Nurse! The screens!


37 years ago, Paul Nurse performed a screen in the fission yeast Schizosaccharomyces pombe for mutants which divided at an abnormally small size. He identified a gene, wee1, which was the first gene found to control the cell cycle and cell division. As a result of this work, Nurse won the Nobel Prize for Physiology or Medicine in 2001, together with Lee Hartwell and Genome Biology editorial board member Tim Hunt. This work has been built on over time, such that we now have a good picture of the events that coordinate cell division with cell growth, but there are still gaps in our knowledge. For instance, it is clear that there must be pathways other than the wee1 pathway regulating cell division. In order to address these points, Nurse has now revisited his original screen, and the study has just been published in Genome Biology.

Nurse and his colleague, Francisco Navarro, made use of the S. pombe deletion collection, which consists of approximately 3000 mutants, each one lacking a single non-essential gene. They looked for mutants dividing at abnormal cell sizes. They identify 18 genes regulating the entry in to cell division, of which 7 have not previously been described as cell cycle regulators, and 4 regulate cell division by hitherto unknown pathways.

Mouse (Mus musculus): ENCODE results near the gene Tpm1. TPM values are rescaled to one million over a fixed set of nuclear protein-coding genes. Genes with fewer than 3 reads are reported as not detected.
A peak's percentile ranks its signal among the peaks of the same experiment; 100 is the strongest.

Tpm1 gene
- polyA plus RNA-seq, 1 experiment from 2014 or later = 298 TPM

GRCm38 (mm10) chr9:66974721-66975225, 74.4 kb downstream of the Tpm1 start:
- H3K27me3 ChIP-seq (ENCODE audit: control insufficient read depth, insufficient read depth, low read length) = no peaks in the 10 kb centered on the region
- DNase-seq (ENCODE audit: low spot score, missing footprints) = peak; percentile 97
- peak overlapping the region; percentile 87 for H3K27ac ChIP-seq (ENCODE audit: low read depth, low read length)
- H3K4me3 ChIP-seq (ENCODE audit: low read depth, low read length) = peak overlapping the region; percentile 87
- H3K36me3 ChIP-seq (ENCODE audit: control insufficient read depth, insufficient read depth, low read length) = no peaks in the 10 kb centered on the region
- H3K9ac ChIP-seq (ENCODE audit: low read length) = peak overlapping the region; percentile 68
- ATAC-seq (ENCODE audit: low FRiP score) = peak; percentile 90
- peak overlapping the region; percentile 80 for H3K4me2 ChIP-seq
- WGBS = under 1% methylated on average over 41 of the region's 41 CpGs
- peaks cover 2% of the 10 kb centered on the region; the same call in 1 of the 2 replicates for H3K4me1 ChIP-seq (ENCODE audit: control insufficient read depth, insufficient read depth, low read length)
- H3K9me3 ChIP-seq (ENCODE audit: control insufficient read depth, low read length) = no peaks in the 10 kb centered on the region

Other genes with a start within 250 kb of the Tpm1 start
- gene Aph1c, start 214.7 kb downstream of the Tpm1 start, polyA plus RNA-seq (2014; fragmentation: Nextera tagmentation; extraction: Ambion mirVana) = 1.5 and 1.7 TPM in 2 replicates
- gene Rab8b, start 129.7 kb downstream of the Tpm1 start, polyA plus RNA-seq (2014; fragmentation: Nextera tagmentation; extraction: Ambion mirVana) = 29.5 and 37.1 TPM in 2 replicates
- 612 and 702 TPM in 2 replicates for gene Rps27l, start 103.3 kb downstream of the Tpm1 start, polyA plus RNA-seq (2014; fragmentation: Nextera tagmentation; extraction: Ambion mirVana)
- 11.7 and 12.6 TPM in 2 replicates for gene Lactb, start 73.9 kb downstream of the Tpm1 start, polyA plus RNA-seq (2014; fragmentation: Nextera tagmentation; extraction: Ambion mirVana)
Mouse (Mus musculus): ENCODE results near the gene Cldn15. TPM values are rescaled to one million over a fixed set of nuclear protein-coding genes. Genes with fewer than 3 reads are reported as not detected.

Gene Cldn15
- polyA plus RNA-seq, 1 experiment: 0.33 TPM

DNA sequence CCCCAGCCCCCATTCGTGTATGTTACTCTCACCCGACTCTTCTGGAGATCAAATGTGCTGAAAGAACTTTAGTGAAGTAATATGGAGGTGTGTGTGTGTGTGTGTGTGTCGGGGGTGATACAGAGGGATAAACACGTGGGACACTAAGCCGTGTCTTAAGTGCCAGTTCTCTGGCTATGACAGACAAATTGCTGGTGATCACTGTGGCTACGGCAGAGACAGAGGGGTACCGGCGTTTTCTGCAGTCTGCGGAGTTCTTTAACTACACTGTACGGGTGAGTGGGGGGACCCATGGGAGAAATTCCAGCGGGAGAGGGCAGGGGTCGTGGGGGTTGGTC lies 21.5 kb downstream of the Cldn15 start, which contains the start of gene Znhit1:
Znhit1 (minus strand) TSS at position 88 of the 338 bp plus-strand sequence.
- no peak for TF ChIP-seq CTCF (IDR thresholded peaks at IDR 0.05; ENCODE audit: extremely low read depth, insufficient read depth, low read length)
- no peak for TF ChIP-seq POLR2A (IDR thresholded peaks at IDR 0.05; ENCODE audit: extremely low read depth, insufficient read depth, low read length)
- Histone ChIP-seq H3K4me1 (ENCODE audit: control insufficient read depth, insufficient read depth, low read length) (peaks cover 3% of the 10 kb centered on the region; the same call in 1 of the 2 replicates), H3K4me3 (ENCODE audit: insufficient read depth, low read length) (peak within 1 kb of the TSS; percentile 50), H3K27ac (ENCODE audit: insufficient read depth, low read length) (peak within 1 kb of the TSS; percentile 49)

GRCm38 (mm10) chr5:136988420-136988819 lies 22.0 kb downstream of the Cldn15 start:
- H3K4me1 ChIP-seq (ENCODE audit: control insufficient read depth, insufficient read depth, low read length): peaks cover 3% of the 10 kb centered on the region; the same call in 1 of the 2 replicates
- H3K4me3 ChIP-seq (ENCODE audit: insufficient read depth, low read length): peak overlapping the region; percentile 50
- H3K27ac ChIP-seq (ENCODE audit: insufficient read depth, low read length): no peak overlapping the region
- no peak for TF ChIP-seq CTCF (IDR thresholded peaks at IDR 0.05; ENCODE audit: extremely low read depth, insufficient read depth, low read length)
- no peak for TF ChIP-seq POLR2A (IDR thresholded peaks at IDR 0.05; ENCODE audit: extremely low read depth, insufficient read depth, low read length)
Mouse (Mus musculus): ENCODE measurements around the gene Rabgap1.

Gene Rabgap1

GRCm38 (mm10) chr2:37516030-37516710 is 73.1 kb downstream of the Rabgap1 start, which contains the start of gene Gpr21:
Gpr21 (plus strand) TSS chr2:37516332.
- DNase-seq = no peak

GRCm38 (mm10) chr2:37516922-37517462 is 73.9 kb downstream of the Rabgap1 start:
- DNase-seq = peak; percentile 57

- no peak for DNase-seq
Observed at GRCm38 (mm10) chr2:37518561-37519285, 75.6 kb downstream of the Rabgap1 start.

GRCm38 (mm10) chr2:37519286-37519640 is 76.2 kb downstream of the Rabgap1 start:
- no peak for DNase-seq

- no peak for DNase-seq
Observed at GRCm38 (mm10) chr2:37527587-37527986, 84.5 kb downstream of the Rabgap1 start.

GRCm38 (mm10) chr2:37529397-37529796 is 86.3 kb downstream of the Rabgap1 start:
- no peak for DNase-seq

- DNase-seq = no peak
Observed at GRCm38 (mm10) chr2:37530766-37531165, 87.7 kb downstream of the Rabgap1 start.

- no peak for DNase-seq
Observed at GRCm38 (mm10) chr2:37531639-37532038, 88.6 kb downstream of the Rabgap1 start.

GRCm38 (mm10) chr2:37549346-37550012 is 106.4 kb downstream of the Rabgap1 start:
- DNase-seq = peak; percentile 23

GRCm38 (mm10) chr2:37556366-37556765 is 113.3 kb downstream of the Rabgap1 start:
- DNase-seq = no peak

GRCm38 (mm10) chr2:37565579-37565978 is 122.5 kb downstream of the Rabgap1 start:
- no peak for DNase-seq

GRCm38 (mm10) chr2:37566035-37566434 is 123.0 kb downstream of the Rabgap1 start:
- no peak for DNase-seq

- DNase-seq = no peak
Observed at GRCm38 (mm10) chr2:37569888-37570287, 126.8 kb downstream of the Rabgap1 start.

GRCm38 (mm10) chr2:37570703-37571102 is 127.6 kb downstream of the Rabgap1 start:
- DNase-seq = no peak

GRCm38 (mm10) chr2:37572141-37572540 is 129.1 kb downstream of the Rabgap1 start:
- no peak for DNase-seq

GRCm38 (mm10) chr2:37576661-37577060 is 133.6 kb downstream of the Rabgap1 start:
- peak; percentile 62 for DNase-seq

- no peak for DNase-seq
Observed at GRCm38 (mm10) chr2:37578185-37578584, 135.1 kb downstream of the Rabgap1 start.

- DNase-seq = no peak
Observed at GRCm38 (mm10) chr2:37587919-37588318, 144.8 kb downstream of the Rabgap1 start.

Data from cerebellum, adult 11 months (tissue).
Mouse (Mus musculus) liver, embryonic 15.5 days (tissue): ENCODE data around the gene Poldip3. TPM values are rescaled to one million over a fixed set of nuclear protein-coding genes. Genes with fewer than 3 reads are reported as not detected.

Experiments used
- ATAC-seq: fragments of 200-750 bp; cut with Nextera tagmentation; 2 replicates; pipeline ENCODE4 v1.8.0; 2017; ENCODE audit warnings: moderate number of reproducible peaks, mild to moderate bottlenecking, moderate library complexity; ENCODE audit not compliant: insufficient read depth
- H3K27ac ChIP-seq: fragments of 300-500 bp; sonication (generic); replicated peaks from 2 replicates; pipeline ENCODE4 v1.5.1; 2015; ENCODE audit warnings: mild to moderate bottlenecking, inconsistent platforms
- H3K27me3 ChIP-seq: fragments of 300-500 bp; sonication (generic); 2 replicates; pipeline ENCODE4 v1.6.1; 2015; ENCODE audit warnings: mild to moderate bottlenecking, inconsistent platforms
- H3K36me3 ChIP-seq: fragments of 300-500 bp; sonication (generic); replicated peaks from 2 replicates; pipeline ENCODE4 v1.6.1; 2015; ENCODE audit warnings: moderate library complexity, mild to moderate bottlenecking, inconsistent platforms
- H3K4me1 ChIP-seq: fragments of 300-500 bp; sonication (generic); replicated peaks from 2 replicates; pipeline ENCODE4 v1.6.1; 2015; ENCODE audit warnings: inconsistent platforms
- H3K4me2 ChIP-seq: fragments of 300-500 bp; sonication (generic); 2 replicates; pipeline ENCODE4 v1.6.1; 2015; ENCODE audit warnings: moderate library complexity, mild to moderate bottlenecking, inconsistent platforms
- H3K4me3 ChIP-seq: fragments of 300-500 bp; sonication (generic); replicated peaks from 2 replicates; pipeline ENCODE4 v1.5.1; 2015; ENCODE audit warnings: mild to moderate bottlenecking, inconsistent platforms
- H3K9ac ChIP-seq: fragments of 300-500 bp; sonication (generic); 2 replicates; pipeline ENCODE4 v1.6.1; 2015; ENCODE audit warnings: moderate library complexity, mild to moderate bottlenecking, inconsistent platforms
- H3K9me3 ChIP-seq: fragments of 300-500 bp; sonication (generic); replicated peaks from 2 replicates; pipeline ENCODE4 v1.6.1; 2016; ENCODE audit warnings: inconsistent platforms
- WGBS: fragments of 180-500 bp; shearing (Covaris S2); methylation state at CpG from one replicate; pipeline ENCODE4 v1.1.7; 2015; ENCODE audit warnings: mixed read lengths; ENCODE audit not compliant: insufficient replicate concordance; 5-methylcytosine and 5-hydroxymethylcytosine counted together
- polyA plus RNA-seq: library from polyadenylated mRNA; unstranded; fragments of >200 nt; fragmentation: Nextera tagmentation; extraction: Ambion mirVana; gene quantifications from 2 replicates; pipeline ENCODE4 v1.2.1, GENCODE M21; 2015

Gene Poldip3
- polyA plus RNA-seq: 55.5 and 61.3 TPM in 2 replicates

Fission yeast is perhaps going out of fashion as a model system, with people preferring to work with what are seen to be more relevant human cell lines, but it is clear that the simplicity of S. pombe means that it still can contribute to our knowledge of cellular processes as it has been for over 30 years.

Andrew Cosgrove

Andrew obtained his PhD in molecular biology from the University of Dundee in 2005. He joined Genome Biology in 2009 after a post doctoral research position at the University of Sheffield investigating chromosome positioning during meiosis in yeast.
Andrew Cosgrove

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